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Wildlife & Pollinators Refuge

Almost 8,000 species of bird, mammal, reptiles, amphibians and fish are endangered due to habitat loss due to unsustainable exploitation of human activities. Sustainable management of resources can enhance biodiversity and increase the number of threatened wildlife species.


The land that gazetted for the Social Forestry Program within the PIAH Forest Reserve will become a Refuge for the Wildlife. We aimed to create a refuge for the Malayan Tigers, Asian Elephant, Tapir, Sambar Deer, Malayan Porcupine, Long-tailed Porcupine, Clouded Leopard, Black Panther, Sun Bear and many other vulnerable animal species. Thus, it will protect the Wildlife and its habitat as well as reduce the conflict between Wildlife and Local Communities. 

Our initiative includes monitoring and tracking the wildlife movement to establish a buffer zone as a wildlife Migration route. A pocket grazing area will be planted with various type of vegetation along the Migration route as a food source for the animals. This will allow the natural breeding of Wildlife habitat within the PIAH Forest Reserve.

Data of Complaints to Department of Wildlife and National Park (DWNP), Perak about the Presence of Wildlife Roaming Around PIAH Forest Reserve

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Data Recorded by Bambusa Foundation about the Human Wildlife Conflict at Few Villages That are not Reported but brought up by Indigenous & Local Community to Bambusa Foundation during SIA survey within Lenggong - Gerik Area, Perak (2020 - 2021)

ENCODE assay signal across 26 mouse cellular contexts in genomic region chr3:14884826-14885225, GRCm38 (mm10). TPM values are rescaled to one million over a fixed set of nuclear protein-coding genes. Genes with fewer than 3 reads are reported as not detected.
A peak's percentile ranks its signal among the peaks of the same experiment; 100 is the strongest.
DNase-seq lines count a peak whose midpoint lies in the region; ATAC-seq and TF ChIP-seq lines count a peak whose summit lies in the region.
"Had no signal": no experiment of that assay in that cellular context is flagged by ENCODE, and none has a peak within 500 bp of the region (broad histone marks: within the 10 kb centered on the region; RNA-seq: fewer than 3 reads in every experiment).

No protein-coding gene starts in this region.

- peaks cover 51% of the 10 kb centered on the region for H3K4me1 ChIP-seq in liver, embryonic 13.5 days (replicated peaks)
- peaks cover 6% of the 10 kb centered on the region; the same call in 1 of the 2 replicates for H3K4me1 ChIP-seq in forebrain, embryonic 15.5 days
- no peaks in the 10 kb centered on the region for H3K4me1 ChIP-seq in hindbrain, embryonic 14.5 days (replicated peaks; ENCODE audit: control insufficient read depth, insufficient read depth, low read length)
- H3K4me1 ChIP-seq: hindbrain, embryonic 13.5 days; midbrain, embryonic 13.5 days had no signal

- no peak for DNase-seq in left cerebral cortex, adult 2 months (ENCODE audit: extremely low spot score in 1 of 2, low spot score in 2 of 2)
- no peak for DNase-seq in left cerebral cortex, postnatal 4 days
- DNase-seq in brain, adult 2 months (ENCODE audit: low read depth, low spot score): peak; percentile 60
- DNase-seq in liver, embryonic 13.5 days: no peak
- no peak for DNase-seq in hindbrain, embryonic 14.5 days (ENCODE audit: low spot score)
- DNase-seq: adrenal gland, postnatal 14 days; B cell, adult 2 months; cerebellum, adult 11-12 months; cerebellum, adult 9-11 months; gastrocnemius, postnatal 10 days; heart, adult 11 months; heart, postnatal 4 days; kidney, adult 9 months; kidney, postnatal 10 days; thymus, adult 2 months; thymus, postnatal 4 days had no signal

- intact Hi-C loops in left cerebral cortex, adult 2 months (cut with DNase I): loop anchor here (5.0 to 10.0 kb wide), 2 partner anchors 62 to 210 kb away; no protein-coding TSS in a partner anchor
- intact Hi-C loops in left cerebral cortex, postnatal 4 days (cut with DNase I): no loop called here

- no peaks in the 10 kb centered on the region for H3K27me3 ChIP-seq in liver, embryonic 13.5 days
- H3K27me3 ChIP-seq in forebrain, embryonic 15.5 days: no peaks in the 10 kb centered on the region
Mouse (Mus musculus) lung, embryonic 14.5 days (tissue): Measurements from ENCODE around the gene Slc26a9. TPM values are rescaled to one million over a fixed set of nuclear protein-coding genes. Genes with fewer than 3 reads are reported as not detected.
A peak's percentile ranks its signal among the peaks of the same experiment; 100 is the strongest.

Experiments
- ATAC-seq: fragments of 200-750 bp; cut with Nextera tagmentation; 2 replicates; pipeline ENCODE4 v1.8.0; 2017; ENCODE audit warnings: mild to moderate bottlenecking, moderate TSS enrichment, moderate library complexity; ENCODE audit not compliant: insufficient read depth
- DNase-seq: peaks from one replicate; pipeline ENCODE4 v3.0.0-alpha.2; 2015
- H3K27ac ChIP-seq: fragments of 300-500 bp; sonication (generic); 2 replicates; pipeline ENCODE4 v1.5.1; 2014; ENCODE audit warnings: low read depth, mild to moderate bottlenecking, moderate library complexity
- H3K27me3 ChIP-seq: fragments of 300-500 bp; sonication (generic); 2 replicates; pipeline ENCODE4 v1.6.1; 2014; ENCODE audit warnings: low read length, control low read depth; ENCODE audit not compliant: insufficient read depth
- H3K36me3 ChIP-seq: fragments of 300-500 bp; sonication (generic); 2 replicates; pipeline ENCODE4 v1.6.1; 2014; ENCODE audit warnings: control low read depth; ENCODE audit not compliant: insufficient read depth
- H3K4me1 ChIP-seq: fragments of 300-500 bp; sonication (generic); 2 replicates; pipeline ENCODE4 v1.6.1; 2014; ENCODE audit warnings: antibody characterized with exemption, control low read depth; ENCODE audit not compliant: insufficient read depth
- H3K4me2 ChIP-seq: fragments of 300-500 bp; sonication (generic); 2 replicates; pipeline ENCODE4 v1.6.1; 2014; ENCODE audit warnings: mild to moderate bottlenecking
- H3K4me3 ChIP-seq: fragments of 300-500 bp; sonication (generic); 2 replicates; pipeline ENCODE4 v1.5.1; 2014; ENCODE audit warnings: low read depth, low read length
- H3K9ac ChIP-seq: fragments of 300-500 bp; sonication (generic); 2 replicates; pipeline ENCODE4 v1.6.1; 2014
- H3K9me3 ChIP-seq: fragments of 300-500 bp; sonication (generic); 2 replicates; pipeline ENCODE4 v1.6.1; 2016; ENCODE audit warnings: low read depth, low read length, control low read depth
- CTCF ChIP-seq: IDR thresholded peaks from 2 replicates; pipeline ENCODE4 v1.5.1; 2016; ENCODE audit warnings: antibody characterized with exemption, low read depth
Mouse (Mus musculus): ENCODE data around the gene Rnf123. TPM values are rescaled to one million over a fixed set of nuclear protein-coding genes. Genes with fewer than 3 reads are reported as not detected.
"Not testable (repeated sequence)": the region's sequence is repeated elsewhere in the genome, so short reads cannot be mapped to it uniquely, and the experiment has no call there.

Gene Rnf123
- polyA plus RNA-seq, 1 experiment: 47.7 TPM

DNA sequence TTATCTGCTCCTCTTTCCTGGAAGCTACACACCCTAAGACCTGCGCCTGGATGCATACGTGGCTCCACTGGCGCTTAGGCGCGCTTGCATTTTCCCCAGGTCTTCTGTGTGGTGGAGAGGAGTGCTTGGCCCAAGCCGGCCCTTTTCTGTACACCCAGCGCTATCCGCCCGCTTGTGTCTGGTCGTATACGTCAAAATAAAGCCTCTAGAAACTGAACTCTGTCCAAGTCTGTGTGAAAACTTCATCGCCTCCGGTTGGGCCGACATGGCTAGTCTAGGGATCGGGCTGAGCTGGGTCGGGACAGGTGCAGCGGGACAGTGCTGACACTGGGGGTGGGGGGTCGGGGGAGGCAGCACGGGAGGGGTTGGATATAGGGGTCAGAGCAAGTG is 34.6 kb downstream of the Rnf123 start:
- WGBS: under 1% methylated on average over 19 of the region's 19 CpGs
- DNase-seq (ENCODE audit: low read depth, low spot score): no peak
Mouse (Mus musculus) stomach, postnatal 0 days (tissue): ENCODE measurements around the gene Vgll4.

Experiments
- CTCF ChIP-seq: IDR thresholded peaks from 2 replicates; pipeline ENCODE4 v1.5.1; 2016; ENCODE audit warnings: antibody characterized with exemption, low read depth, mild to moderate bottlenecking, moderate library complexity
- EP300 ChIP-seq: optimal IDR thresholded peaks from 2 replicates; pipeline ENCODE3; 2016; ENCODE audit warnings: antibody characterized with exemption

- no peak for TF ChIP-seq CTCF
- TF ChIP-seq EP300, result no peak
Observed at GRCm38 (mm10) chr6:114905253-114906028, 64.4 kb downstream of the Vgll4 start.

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*Note: Data were obtained during Social Impact Assessment (SIA) from local villages in Lenggong, Perak which have not been reported to Department of Wildlife and National Park (DWNP

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Moreover, Pollinators are critical to biodiversity on Earth and its ecological function. They have a mutually beneficial relationship with most species of plants where the survival of one depends on the other. Nearly 90% of wild flowering plants need pollinators like bees, bats, butterflies and birds to transfer pollen for successful sexual reproduction. A healthy pollinator population can increase yields and higher quality crops.


However, the abundance, diversity and health of pollinators are threatened, as well as the provision of pollination due to current human activities. Climatic changes also lead to alteration of range, affluence and seasonal activities of some wild pollinator species. Habitat destruction, forest fragmentation and degradation have often reduced food source for pollinators.


With the Social Forestry initiative, we aim to restore the pollinators to aggressively disperse the pollens for propagation. This allows to maintain the genetic diversity within a population and able to develop adequate fruits to entice seeds dispersers. 

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